Effect of soybean oil supplementation on milk production, digestibility, and metabolism in dairy goats under thermoneutral and heat stress conditions

Soufiane Hamzaoui, Gerardo Caja, Xavier Such, Elena Albanell, Ahmed A.K. Salama*

*Corresponding author for this work

Research output: Contribution to journalArticleResearchpeer-review

Abstract

In a previous work, we observed that heat-stressed goats suffer reductions in milk yield and its contents of fat and protein. Supplementation with soybean oil (SBO) may be a useful strategy to enhance milk quality. In total, eight multiparous Murciano–Granadina dairy goats (42.8 ± 1.3 kg body weight; 99 ± 1 days of lactation) were used in a replicated 4 × 4 Latin square design with four periods; 21 d each (14 d adaptation, 5 d for measurements and 2 d transition between periods). Goats were allocated to one of four treatments in a 2 × 2 factorial arrangement. Factors were no oil (CON) or 4% of soybean oil (SBO), and controlled thermal neutral (TN; 15 to 20C) or heat stress (HS; 12 h/d at 37C and 12 h/d at 30C) conditions. This resulted in four treatment combinations: TN-CON, TN-SBO, HS-CON, and HS-SBO. Compared to TN, HS goats experienced lower (p < 0.05) feed intake, body weight, N retention, milk yield, and milk protein and lactose contents. However, goats in HS conditions had greater (p < 0.05) digestibility coefficients (+5.1, +5.2, +4.6, +7.0, and +8.9 points for dry matter, organic matter, crude protein, neutral detergent fiber, and acid detergent fiber, respectively) than TN goats. The response to SBO had the same magnitude in TN and HS conditions. Supplementation with SBO had no effects on feed intake, milk yield, or milk protein content. However, SBO supplementation increased (p < 0.05) blood non-esterified fatty acids by 50%, milk fat by 29%, and conjugated linoleic acid by 360%. In conclusion, feeding 4% SBO to dairy goats was a useful strategy to increase milk fat and conjugated linoleic acid without any negative effects on intake, milk yield, or milk protein content. These beneficial effects were obtained regardless goats were in TN or HS conditions.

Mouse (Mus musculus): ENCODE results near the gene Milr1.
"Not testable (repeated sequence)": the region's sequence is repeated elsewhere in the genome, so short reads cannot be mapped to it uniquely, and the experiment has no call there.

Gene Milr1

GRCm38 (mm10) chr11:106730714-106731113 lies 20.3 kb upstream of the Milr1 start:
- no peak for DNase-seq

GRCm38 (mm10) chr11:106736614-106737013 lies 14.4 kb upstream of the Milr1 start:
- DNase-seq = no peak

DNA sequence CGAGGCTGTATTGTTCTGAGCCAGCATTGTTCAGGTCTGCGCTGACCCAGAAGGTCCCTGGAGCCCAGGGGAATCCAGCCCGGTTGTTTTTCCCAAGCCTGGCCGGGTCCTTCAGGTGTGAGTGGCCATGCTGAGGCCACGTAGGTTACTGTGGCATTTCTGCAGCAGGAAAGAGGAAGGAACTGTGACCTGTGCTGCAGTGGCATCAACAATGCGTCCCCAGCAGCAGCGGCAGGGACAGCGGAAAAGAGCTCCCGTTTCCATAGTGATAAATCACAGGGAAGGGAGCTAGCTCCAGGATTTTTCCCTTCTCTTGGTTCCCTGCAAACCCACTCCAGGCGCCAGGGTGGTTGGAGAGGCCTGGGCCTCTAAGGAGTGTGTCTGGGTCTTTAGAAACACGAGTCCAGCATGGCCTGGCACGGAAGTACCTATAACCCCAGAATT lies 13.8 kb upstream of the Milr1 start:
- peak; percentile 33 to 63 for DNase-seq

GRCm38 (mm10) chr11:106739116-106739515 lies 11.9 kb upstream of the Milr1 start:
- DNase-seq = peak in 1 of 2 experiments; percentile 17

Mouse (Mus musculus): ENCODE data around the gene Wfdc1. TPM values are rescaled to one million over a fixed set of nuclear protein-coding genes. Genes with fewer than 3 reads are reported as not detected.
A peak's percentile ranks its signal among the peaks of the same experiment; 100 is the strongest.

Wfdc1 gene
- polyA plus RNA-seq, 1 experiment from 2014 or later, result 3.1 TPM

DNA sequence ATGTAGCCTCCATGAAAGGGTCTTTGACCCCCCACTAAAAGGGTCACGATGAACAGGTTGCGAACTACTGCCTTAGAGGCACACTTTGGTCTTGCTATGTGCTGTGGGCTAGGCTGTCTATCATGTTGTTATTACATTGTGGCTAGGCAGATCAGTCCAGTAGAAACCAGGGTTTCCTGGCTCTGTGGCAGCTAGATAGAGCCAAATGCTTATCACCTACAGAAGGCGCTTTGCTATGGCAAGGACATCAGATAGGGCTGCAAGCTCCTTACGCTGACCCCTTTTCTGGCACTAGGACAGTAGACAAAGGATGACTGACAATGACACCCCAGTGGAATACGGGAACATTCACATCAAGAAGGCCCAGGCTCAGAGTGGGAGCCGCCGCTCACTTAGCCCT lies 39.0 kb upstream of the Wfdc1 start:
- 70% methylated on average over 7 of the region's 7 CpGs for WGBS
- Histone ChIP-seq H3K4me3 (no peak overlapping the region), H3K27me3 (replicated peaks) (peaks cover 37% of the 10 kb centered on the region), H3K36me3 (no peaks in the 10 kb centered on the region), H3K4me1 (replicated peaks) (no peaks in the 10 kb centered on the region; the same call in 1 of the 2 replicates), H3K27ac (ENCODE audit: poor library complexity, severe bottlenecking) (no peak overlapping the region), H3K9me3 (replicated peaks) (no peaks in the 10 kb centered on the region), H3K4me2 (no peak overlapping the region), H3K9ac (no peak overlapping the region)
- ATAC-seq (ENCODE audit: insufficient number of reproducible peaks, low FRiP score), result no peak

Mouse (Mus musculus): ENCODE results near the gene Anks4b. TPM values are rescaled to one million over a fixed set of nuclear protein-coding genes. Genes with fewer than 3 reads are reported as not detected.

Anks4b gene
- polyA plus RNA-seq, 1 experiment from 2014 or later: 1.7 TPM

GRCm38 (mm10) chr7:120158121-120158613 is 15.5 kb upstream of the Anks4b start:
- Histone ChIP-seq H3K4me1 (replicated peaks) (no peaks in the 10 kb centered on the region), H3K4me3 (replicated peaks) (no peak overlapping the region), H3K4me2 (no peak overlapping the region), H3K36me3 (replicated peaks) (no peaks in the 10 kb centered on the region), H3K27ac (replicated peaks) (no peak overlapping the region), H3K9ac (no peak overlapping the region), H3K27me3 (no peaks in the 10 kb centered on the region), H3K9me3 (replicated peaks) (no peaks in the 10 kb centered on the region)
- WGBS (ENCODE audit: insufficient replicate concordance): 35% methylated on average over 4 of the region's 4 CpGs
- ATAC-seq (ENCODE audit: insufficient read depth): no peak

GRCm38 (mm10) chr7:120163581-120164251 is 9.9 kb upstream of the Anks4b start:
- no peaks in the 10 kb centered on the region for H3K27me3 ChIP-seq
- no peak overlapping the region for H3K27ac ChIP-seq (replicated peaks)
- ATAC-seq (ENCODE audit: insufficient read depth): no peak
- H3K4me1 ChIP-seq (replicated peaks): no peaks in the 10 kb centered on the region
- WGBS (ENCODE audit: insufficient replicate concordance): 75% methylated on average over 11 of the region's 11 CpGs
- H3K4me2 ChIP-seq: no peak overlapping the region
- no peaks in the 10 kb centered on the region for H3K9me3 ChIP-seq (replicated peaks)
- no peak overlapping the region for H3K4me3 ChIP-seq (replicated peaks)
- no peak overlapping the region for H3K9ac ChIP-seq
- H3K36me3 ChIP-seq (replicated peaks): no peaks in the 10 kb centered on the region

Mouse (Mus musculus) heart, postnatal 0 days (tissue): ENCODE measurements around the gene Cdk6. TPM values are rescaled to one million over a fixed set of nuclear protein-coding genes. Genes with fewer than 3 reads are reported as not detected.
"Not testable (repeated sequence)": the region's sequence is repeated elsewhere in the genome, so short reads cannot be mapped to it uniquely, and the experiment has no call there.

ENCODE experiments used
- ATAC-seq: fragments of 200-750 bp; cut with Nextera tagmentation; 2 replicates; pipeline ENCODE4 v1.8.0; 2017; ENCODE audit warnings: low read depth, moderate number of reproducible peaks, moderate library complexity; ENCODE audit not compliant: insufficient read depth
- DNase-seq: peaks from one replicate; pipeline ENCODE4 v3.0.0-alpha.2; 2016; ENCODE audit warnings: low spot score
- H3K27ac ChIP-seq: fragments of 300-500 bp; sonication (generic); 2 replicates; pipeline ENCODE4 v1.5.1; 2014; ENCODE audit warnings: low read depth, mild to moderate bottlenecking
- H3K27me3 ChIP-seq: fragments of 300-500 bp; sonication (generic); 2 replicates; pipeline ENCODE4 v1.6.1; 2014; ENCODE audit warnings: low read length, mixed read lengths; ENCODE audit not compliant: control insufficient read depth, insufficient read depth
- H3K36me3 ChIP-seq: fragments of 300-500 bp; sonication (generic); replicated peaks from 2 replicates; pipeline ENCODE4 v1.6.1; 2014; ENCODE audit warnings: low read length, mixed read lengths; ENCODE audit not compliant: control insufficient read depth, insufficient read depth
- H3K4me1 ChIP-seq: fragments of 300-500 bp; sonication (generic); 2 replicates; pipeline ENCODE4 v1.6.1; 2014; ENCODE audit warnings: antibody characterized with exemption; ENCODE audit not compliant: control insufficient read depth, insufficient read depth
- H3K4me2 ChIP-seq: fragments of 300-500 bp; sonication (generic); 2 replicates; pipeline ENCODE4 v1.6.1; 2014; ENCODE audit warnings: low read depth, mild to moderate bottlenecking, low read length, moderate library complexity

Original languageEnglish
Article number350
Pages (from-to)1-14
Number of pages14
JournalAnimals
Volume11
Issue number2
DOIs
Publication statusPublished - Feb 2021

Keywords

  • Blood metabolites
  • Digestion
  • Heat load
  • Lactation
  • Milk fatty acids

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